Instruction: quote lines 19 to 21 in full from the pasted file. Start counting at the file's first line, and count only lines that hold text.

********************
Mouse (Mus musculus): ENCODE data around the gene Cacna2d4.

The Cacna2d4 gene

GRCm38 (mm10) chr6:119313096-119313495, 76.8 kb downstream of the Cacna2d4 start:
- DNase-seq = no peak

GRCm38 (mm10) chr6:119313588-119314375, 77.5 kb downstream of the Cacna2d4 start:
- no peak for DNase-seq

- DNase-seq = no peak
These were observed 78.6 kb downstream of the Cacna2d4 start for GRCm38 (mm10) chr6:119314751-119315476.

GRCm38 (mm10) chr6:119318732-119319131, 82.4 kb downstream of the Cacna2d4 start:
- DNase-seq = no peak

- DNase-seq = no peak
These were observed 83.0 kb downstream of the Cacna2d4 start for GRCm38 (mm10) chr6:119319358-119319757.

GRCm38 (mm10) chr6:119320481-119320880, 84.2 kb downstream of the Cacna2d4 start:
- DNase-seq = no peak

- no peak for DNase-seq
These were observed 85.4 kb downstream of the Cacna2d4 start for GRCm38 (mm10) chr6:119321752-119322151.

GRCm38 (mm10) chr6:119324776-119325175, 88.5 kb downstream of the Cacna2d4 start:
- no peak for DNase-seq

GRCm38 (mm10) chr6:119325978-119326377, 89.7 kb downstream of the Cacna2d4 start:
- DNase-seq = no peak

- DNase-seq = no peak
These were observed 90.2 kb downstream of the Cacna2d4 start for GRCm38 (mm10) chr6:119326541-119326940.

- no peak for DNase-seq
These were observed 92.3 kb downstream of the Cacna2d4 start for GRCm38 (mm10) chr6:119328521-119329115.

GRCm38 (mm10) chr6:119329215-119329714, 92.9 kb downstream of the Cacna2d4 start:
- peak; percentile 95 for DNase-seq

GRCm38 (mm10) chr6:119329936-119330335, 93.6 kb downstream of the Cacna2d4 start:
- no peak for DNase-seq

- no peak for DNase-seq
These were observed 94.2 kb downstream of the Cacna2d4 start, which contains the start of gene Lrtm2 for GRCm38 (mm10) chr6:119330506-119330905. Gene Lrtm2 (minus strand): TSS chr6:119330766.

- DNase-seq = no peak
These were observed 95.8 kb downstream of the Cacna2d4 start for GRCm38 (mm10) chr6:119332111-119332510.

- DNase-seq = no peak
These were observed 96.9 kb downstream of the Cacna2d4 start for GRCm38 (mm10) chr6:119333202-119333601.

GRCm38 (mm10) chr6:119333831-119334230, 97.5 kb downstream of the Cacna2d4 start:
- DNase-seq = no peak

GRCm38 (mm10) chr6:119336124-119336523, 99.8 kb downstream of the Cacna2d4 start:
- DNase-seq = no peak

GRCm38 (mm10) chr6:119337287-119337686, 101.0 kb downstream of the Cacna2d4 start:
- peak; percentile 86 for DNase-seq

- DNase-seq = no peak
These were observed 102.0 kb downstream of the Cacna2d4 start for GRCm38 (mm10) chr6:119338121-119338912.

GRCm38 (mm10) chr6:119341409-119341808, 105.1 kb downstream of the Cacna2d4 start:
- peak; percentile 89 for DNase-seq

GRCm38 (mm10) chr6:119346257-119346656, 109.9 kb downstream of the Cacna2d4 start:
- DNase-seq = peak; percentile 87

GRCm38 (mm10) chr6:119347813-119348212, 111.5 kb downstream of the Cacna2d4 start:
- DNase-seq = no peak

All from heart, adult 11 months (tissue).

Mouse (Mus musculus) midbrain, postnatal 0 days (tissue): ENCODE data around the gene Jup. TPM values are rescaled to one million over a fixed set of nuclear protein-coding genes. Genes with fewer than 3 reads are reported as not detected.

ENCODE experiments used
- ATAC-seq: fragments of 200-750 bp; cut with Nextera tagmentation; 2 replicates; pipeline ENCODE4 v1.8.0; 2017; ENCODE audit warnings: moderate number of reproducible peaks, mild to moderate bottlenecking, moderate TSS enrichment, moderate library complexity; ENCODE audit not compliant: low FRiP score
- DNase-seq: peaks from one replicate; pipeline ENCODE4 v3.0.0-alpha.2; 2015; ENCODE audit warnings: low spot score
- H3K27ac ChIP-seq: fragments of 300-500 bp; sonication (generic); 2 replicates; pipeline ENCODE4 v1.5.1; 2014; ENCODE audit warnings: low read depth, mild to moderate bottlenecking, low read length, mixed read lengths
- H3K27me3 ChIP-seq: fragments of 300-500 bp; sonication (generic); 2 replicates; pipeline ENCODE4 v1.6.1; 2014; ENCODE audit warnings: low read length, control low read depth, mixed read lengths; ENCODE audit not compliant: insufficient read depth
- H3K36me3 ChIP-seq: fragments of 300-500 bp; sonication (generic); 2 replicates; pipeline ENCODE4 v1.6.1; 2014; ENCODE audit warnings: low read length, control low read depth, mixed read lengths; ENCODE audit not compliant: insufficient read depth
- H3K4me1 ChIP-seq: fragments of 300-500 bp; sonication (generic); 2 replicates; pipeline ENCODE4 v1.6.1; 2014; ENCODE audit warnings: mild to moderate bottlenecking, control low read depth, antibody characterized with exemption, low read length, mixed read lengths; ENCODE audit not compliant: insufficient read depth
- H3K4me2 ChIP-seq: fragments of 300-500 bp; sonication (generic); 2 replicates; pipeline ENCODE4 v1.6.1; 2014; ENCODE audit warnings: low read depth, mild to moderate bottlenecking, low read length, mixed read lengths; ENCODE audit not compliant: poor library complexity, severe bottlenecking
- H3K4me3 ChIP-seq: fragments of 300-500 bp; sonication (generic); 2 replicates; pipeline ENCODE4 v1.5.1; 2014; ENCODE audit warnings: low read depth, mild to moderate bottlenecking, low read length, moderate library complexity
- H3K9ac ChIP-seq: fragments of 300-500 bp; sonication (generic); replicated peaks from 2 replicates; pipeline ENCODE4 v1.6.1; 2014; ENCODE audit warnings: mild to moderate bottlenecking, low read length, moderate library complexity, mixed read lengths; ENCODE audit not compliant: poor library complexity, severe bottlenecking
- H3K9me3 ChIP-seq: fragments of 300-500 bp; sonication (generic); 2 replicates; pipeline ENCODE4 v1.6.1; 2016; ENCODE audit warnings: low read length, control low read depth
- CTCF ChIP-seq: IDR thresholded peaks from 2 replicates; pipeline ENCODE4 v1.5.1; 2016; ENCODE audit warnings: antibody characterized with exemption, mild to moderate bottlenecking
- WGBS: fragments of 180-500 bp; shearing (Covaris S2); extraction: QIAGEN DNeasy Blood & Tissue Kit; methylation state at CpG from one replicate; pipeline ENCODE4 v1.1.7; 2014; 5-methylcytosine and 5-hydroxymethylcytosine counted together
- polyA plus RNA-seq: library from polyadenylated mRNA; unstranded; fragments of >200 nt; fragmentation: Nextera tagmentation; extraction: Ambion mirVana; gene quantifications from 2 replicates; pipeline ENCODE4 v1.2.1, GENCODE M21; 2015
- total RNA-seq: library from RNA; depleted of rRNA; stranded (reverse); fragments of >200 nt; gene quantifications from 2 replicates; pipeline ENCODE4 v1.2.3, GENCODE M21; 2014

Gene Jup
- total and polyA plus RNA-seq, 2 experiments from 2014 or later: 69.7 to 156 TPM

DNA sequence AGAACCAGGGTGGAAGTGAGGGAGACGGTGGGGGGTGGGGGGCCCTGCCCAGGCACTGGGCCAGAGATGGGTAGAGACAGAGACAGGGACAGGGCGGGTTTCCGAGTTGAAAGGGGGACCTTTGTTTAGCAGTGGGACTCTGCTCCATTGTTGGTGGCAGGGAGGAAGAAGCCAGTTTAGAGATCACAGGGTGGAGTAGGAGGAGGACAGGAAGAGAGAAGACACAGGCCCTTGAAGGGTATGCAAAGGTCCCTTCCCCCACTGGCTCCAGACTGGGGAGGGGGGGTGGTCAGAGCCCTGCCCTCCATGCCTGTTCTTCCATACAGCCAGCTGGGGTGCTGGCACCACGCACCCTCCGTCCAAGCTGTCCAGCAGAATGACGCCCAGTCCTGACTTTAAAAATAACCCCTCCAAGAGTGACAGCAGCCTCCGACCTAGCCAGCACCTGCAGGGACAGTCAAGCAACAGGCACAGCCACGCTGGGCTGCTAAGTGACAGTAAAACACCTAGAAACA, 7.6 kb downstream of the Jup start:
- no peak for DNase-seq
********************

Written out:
GRCm38 (mm10) chr6:119325978-119326377, 89.7 kb downstream of the Cacna2d4 start:
- DNase-seq = no peak

- DNase-seq = no peak